Congratulations! You are now the CEO of a cutting-edge, quickly expanding tech company! While stepping into a new role is exciting, it comes with a new set of business and space related challenges. As the opening event of the recent Future Offices West conference in Los Angeles , HLW led an engaging workshop that explored how different sectors use space and approach workspace planning. HLW’s space planning exercise, appropriately termed sandboxing , challenged attendees to view workplace strategy from someone else’s perspective. Some participants were asked to think outside of their industry. Other participants were asked to think outside of their day-to-day roles. After being assigned to a leadership role in an imaginary organization, participants were asked to plan out an ideal workspace for their company using a provided kit of parts and a blank floorplate.
It was clear from the start that planning out an effective and efficient workplace in fifteen minutes while role-playing with a group of strangers is not an easy task. Because the companies covered a variety of sectors ranging from finance to nonprofit, each defined a unique set of requirements. By the end of the exercise each group created unique innovative solutions to organize their space to meet their business needs.
Just when everyone felt comfortable with the process, we decided to dial it up a notch… Groups were reshuffled and asked to complete the exercise again, only this time they were given a Wild Card. From going 100% unassigned to doubling in headcount and acquiring another floor, a new set of frustrating, yet common space planning challenges emerged midway through the exercise. As groups worked through their new requirements, HLW facilitators offered expert space planning tips. The second iteration concluded with a feedback session where four major themes surfaced.
The best time to edit a design is before it happens.
Sandboxing proves to be an effective space planning tool because it is quick and hands on. Participants were easily able to reorganize their pieces to test different spatial configurations and analyze the implications of each. For this reason, it is important to start the space planning process on paper. Exercises like this that are undertaken at the beginning of the design process will save time and money (and stress!) down the line. Additionally, groups who started with small, modular concepts had an easier and quicker time building out their floorplans. Planning a large floorplate can be overwhelming. Starting small,scaling up, and visualizing the possibilities helps simplify this daunting task.
Starting the design process on paper is also advantageous when it comes to decision making. Groups found themselves challenging the industry norm – integrating a tech company workplace culture into a financial services company and creating a more streamlined setting for a fashion brand The lack of restrictions and willingness to encompass the assigned personas fueled innovative problem solving.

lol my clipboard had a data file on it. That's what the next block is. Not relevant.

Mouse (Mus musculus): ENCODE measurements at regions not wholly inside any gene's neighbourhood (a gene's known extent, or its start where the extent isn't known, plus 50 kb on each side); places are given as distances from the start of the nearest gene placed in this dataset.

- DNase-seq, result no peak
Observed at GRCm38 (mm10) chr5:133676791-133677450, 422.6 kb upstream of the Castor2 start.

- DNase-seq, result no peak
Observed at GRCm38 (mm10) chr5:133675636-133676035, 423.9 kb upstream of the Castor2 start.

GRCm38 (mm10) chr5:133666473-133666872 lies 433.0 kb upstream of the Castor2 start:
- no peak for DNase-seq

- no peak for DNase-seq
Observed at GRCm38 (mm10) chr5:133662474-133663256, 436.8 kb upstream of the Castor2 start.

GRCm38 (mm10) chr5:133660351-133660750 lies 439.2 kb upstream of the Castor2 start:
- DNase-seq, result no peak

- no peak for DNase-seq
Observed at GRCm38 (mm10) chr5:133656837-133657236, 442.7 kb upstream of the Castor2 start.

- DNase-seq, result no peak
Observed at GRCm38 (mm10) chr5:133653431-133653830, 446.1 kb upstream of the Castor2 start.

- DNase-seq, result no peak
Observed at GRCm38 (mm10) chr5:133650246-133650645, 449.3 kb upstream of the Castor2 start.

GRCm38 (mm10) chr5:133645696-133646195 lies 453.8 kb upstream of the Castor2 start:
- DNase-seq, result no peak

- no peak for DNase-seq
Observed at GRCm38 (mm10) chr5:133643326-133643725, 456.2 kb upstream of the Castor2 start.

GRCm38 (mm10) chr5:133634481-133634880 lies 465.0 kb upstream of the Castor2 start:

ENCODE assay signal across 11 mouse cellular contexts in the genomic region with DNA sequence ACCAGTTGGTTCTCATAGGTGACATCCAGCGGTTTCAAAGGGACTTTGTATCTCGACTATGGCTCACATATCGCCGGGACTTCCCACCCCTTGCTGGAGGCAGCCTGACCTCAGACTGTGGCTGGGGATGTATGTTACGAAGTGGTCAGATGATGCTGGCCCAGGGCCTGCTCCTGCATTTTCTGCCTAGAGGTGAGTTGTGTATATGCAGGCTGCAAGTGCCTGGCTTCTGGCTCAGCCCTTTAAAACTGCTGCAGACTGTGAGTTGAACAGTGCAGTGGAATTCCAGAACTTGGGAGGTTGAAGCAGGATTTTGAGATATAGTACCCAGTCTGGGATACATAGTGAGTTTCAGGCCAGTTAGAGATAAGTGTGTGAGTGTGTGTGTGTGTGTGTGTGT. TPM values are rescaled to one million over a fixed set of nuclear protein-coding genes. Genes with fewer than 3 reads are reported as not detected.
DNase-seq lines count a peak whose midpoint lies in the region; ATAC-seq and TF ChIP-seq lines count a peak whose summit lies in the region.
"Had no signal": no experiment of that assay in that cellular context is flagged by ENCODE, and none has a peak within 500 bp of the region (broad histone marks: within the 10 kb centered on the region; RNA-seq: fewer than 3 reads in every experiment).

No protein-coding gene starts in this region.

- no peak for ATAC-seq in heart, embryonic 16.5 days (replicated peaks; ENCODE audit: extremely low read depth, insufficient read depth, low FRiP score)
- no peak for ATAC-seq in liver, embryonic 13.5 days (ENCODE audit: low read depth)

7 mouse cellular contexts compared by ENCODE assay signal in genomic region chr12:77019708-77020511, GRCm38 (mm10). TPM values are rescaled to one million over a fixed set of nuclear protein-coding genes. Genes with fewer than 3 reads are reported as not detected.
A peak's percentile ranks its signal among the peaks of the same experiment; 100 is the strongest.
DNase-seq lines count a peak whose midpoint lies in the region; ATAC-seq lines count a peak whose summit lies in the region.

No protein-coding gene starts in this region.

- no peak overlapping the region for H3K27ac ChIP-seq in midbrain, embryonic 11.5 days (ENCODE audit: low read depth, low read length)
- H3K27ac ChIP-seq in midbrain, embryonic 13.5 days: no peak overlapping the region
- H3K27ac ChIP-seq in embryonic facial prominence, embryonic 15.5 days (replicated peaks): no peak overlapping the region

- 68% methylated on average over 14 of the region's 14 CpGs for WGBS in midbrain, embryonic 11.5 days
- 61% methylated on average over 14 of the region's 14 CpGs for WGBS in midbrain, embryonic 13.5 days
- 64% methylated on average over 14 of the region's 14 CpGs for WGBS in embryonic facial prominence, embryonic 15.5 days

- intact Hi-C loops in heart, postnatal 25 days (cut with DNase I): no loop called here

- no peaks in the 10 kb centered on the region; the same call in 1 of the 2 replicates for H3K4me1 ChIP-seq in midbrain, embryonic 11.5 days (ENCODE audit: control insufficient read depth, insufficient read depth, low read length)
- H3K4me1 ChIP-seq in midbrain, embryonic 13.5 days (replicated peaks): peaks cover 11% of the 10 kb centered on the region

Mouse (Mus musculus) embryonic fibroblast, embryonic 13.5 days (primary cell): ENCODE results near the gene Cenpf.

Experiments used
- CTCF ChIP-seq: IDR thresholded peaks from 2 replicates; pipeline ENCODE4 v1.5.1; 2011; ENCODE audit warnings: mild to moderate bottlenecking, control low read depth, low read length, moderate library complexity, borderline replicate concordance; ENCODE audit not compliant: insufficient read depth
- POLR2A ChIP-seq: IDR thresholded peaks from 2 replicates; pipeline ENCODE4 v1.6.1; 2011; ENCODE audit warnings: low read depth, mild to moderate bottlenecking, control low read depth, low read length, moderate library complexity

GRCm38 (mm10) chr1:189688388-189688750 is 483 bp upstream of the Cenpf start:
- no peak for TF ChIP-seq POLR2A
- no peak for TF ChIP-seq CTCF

Quantifying the value of your footprint.
Different people view square feet differently! Space is becoming a more important strategic business tool. While each group was given identical floorplates, the discussion around how to use the allotted square footage was dictated by the industry and leadership role. The CFO of our non-profit group pushed his team to sublease a portion of their floorplate. While it was a major space sacrifice, he rationalized the decision by stressing how important it is to generate revenue as a non-profit. Another participant later suggested the benefits of strategically renting out space for coworking - a growing trend in today’s workplaces. For example, a small tech company could partner with a marketing firm subtenant to boost marketing efforts. Space is no longer a sunk cost. It has transformed into a business tool that can be leveraged to reveal the true value of your square footage.
Develop tech strategy parallel to space strategy.
Technology has traditionally been brushed off as a small piece of the space planning puzzle. With today’s increasingly mobile workforce and need for a reliable technology infrastructure, a tech strategy can no longer be left as an afterthought. Understanding how each piece within the sandbox functions together will inform, as well as be informed by, the technology within the space. An effective technology strategy is essential for quality performance and ensuring that you are getting the most out of your space.
Lead by example.
Difficult decisions about space typically have the greatest impact on employees who are not part of the conversation. Although it was a hypothetical role, the CEO of each company in the sandbox exercise felt that it was their responsibility to ensure employee satisfaction. One of the best ways to manage change in the workplace is to lead by example. The participant playing the tech CEO decided to give up her corner office for a bench workstation to encourage the rest of her staff to adopt a desk sharing system. People are fiercely protective of their space and big decisions can disrupt a company’s culture. Showing a willingness for self-sacrifice on behalf of your staff helps build empathy and trust throughout the organization and proves to be a powerful tool during the change management process3.
A big thank you to all who attended the workshop and were willing to take on a new role. We hope your newly gained perspective will push you to think about space differently!